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Never Fear - Carol Williams (Sally Forrest, Not Wanted) is a beautiful young dancer whose body, and promising career, is suddenly crippled by polio. Carol's dance partner and fiancé, Guy Richards (Keefe Brasselle, A Place in the Sun), wants to see her through her illness, but the angry, self-pitying Carol prefers to go it alone. Her father (Herb Butterfield, Shield for Murder) takes her to the Kabat-Kaiser Institute for rehabilitation, where she meets fellow patients like Len Randall (Hugh O'Brian, Ambush Bay) on her tough road to recovery. The second feature directed by Ida Lupino (The Hitch-Hiker), who herself had been stricken with polio as an adolescent, Never Fear is a psychologically probing look at coping with chronic illness. Co-written and co-produced by Lupino and her partner Collier Young (The Bigamist) and wonderfully shot in black-and-white by Archie Stout (Fort Apache).
The Bigamist - The Bigamist is an amazingly sympathetic portrait of a figure historically given very short shrift: the title character is not only a two-timer—he's a traveling salesman as well. But, as embodied by that perpetually pressured everyman of the 1950s, Edmond O'Brien, the bigamist comes across as a victim of his own sensitivity. Caught between two complementary spouses, O'Brien's dazed indecisiveness dominates the narrative. As always in Ida Lupino's directorial efforts, a strong social consciousness informs all choices: Joan Fontaine is an upper-crust "lady," reverently attached to her dying father, while Lupino herself plays a tough-talking working woman, waitressing in a cheap Chinese restaurant. But no on-screen triangle could beat the one behind the camera—The Bigamist was produced and written by Collier Young, Lupino's longtime collaborator and recently divorced husband, whose new wife was none other than Joan Fontaine. The wonderful cast includes Edmund Gwenn, Kenneth Tobey and Jane Darwell.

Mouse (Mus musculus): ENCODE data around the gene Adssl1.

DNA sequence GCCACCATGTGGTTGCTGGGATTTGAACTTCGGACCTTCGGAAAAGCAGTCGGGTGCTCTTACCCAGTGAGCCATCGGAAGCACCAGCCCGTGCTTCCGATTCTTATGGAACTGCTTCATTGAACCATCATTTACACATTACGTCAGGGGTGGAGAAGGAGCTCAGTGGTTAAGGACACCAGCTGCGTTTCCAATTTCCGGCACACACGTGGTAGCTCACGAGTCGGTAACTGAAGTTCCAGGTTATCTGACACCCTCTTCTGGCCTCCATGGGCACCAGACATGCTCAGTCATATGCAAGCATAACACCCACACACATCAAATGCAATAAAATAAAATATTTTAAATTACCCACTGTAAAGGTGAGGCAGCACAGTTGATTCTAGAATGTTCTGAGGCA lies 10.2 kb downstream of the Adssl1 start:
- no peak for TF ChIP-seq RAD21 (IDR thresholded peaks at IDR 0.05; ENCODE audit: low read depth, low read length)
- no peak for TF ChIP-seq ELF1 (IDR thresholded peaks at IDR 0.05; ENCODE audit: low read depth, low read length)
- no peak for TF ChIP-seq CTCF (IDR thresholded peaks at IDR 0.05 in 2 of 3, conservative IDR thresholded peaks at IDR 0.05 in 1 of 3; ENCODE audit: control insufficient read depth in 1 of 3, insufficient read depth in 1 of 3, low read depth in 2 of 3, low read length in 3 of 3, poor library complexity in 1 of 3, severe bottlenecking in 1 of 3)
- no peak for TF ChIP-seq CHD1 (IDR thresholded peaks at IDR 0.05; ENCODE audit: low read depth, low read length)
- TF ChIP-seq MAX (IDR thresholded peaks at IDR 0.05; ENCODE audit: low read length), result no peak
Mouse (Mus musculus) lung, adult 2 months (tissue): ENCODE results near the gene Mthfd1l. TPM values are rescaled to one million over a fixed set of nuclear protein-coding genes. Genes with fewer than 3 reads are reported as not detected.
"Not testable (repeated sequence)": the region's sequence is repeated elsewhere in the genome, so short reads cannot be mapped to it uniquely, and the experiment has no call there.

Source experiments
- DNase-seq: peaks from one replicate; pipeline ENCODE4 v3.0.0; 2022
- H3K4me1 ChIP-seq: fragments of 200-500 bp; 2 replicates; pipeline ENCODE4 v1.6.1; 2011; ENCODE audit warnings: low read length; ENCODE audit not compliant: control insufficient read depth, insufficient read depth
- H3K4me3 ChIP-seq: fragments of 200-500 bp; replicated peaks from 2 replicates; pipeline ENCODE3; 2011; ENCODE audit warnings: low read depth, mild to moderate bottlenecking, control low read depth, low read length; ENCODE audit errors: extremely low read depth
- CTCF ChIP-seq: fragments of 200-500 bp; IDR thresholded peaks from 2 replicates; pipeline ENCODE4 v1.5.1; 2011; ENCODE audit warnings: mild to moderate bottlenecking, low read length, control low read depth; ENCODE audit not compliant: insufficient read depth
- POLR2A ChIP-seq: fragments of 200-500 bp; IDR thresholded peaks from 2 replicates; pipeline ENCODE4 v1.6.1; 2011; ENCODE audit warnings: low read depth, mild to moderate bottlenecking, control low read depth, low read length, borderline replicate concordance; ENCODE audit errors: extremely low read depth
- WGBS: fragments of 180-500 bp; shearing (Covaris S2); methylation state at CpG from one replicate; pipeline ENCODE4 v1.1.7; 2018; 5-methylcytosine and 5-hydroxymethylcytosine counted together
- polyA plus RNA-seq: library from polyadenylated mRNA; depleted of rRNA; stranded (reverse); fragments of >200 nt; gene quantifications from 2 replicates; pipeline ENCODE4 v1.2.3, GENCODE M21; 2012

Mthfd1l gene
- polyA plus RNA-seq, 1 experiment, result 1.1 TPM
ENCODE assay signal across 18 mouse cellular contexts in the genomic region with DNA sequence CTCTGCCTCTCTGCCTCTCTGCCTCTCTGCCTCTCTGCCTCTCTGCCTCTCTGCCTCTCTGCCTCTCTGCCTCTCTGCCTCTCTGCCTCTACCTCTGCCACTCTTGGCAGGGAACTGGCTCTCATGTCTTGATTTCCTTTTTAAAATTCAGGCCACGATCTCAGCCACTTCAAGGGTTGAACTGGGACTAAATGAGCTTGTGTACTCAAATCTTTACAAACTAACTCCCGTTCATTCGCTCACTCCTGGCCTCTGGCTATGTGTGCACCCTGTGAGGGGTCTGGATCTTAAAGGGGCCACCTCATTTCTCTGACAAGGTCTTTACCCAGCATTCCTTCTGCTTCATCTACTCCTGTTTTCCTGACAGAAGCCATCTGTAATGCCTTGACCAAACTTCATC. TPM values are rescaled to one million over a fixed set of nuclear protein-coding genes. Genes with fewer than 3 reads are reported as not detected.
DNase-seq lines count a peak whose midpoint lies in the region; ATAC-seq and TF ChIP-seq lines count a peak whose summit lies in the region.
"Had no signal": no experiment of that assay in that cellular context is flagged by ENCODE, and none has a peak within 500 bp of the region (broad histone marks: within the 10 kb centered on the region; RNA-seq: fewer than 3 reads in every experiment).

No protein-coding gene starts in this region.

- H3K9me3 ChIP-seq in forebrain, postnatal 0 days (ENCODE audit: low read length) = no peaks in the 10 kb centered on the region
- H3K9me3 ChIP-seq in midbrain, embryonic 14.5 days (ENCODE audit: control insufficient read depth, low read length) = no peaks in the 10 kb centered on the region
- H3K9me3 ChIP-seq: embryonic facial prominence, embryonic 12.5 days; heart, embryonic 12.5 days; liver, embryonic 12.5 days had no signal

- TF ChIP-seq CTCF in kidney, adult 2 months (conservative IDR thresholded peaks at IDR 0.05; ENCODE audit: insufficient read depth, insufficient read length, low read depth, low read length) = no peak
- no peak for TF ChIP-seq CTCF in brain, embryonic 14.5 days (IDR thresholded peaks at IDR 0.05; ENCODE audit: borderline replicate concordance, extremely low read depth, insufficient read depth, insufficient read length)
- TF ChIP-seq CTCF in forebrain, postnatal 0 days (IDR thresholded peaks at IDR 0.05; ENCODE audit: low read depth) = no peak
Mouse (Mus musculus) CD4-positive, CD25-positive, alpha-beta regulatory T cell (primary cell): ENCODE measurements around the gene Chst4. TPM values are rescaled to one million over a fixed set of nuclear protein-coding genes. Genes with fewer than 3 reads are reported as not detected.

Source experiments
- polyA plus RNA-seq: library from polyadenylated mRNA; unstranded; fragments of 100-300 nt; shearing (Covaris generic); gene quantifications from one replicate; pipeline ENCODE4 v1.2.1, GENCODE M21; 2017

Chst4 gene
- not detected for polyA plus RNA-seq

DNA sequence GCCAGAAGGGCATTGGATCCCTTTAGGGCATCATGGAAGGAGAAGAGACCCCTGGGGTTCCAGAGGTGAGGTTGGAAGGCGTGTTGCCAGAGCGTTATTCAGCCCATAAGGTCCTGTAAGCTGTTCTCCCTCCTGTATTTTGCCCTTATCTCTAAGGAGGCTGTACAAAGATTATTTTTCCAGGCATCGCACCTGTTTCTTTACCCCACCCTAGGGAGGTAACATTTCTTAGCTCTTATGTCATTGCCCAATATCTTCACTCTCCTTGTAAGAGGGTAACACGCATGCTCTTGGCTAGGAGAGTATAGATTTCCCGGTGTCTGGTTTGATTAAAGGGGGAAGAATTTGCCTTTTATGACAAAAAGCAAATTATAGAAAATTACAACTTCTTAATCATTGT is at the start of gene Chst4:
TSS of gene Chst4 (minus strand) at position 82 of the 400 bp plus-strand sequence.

The Hitch-Hiker - Beyond its cultural significance as the only classic film noir directed by a woman (screen legend Ida Lupino), The Hitch-Hiker is perhaps better remembered as simply one of the most nightmarish motion pictures of the 1950s. Inspired by the true-life murder spree of Billy Cook, The Hitch-Hiker is the tension-laden saga of two men (Edmond O'Brien and Frank Lovejoy) on a camping trip who are held captive by a homicidal drifter (the great William Talman). He forces them, at gunpoint, to embark on a grim joyride across the Mexican desert. Renegade filmmaking at its finest, The Hitch-Hiker was independently produced, which allowed Lupino and ex-husband/producer Collier Young to work from a treatment by blacklisted writer Daniel Mainwaring, and tackle an incident that was too brutal for the major studios to even consider.
Not Wanted - In Ida Lupino's directorial debut Not Wanted, young and naive "unwed mother" Sally Forrest's life spirals out of control after her musician beau (Leo Penn) ditches her for an out-of-town gig, despite the presence of another man (Keefe Brasselle) determined to win her heart. After leaving Warner Brothers, legendary screen actress Ida Lupino co-founded The Filmakers, an independent production company conceived as an alternative to the dominant aesthetics of Hollywood. With the low-key, intimate Not Wanted, Lupino tackled the "taboo" topic of out-of-wedlock pregnancy, immediately venturing into terrain where big-budget mainstream fantasy-spinners feared to tread. In many ways this extraordinary first directorial effort, while uncredited, already bears the stamp of Lupino's unique vision: the remarkable empathy felt for the lead character (Sally Forrest as the dazed, traumatized young waitress thrust into the world of unwed motherhood), the hallucinatory moments (note the amazing subjective camerawork of the childbirth sequence), and the deft location shooting (as Forrest wanders through the bus stations and boarding houses of small-town America).